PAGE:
Asian collectors unveil plans to build major museums

Spaces in Bangladesh and Indonesia will strengthen cultural infrastructure in South and Southeast Asia

by Gareth Harris  |  21 March 2016
Haryanto Adikoesoemo. Photo: Yuwono Widiasta
Haryanto Adikoesoemo. Photo: Yuwono Widiasta
Two museums planned for South and Southeast Asia are set to redraw the art-world map and boost the cultural infrastructure of both Bangladesh and Indonesia, according to the patrons behind the large-scale Modern and contemporary art institutions.

An ambitious 43,000-sq.-ft museum funded entirely by the Indonesian businessman Haryanto Adikoesoemo will form part of the entrepreneur’s new residential and business development in the western Kebon Jeruk district of Jakarta. The new venue, Museum Macan (Museum of Modern and contemporary art in Nusantara), is due to open in early 2017.

Adikoesoemo, who runs a chemical and energy logistics conglomerate, owns more than 800 works by both Asian and Western artists such as Raden Saleh, Jeff Koons, and Frank Stella.

But the newly appointed director, Thomas Berghuis, previously the curator of Chinese art at the Solomon R. Guggenheim Museum in New York, says that the new institution will not revolve around the founder’s holdings.

“While the collection will provide a strong foundation to draw on for our museum vision… Museum Macan will also focus on research and developing a dynamic exhibition programme with guest curators and in-house curators working on various types of exhibitions, and with artists on developing new works,” he says.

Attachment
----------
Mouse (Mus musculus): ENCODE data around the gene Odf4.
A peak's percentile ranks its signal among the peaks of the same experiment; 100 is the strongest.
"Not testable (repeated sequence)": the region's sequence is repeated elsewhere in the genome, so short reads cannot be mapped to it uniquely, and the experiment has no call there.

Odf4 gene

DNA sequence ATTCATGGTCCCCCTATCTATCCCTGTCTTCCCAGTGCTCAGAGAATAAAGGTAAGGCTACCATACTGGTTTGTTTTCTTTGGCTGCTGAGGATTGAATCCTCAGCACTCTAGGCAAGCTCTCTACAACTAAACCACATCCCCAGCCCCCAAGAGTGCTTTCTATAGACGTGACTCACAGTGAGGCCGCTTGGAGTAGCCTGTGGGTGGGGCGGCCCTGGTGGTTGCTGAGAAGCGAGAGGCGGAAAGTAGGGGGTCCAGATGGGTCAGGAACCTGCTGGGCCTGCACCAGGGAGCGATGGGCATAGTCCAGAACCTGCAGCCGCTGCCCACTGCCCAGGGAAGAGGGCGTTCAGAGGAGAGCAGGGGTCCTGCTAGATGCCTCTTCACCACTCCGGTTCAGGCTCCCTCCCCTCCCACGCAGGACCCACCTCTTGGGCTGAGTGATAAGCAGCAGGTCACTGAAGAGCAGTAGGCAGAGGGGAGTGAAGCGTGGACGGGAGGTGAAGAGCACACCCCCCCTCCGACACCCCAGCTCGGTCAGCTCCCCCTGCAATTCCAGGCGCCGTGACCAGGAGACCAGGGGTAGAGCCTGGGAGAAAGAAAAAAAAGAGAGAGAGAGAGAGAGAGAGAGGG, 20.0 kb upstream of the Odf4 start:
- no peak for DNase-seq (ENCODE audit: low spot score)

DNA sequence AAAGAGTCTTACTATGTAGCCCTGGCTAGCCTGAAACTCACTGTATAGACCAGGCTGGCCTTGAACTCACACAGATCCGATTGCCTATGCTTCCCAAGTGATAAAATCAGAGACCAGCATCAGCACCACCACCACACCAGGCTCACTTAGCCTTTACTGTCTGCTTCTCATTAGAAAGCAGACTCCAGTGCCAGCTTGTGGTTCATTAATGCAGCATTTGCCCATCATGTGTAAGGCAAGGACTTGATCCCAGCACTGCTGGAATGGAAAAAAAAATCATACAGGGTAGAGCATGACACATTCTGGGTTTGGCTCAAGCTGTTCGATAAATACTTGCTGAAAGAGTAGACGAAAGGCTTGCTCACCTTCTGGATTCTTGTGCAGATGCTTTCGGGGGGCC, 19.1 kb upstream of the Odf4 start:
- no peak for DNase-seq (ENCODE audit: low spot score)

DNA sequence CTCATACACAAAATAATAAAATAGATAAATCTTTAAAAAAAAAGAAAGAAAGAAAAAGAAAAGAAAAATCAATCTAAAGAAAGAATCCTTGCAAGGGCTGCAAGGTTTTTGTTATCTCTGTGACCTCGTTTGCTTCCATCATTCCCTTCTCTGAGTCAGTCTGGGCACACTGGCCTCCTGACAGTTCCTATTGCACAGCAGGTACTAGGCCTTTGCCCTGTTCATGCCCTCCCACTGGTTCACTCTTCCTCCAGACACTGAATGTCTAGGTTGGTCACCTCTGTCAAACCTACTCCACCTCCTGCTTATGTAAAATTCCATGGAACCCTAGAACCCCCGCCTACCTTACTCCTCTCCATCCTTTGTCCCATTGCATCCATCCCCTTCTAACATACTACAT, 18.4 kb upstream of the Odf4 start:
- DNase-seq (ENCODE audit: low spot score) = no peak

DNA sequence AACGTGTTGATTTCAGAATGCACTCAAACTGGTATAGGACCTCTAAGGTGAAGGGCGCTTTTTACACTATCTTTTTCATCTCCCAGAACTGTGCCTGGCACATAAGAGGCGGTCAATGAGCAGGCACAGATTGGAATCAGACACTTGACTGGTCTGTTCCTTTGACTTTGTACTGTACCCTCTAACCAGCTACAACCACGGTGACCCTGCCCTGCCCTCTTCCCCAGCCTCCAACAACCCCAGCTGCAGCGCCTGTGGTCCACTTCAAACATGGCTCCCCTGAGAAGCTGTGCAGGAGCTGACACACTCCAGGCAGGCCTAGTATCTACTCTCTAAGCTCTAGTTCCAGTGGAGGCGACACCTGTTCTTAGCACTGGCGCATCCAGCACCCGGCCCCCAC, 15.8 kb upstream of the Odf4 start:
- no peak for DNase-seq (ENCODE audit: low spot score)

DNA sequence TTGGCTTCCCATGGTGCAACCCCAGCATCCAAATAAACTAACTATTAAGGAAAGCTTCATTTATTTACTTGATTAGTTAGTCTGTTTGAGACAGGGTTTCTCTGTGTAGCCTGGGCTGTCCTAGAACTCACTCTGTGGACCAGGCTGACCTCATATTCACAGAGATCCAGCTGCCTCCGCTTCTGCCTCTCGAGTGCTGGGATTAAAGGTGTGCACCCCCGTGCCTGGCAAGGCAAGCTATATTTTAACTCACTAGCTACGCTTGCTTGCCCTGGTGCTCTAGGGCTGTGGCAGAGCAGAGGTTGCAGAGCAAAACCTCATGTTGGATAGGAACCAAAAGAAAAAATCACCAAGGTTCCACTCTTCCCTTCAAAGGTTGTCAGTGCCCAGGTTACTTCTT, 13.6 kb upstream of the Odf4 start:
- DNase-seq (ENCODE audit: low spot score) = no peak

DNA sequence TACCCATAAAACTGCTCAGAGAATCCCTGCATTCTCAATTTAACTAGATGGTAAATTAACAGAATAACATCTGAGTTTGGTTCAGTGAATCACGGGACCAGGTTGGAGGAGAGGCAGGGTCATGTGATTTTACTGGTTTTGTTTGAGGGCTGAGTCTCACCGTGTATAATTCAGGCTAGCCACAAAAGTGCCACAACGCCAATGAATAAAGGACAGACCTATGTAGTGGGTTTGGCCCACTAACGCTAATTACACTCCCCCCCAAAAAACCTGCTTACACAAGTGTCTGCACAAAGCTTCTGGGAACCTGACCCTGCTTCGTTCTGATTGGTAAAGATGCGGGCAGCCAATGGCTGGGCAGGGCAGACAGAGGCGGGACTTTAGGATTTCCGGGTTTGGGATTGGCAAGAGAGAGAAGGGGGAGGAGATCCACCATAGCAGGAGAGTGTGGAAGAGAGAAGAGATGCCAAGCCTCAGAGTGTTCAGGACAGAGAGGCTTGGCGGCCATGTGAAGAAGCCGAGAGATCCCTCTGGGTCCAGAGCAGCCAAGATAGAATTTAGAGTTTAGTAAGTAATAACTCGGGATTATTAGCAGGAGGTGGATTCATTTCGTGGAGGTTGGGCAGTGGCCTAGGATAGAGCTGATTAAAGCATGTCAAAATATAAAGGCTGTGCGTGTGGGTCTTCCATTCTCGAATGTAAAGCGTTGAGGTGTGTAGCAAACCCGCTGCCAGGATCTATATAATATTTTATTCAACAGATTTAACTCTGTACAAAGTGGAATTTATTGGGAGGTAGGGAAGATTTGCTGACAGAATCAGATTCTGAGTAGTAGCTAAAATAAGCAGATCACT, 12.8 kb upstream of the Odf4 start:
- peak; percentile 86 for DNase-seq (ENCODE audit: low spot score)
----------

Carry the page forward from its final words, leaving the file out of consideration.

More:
Asked whether the museum will cater to local, as well as international, audiences, Berghuis says: “Absolutely. Our aim is to help foster a healthy and sustainable art ecology for Indonesia, and to provide new platforms to connect Indonesian art and artists to the world, and the world’s art to Indonesia.” He declined to give budget details.

Meanwhile, Nadia Samdani and her husband Rajeeb—Bangladesh’s most high profile collecting couple—are behind a vast new arts centre scheduled to open in Sylhet, northeast Bangladesh, in 2018. They established the Samdani Art Foundation in 2011, and launched the first edition of the Dhaka Art Summit the following year (the third edition closed in February).

The centre, the first contemporary art institution in the country, will house part of the permanent collection of the Samdani Art Foundation, which has acquired more than 500 South Asian Modern and contemporary works in the past five years by artists including Naeen Mohaiemen of Bangladesh and Shahzia Sikander of Lahore. Exhibition spaces will be dedicated to contemporary art from Bangladesh, South Asia and the rest of the world.

“The building and acquisition of works is funded entirely by the Samdani Art Foundation, but residencies, workshops and temporary exhibitions will be realised with international partners, such as the Polish Institute and [Singapore-based] Asia Europe Foundation,” a spokeswoman for the project says.

Diana Campbell Betancourt, the artistic director of the Samdani Art Foundation, will direct the centre. The project is already gathering speed. This September, the Polish artist Pawel Althamer is due to collaborate with officials at a drug rehabilitation centre in Sylhet to create a sculpture for the 100-acre site.

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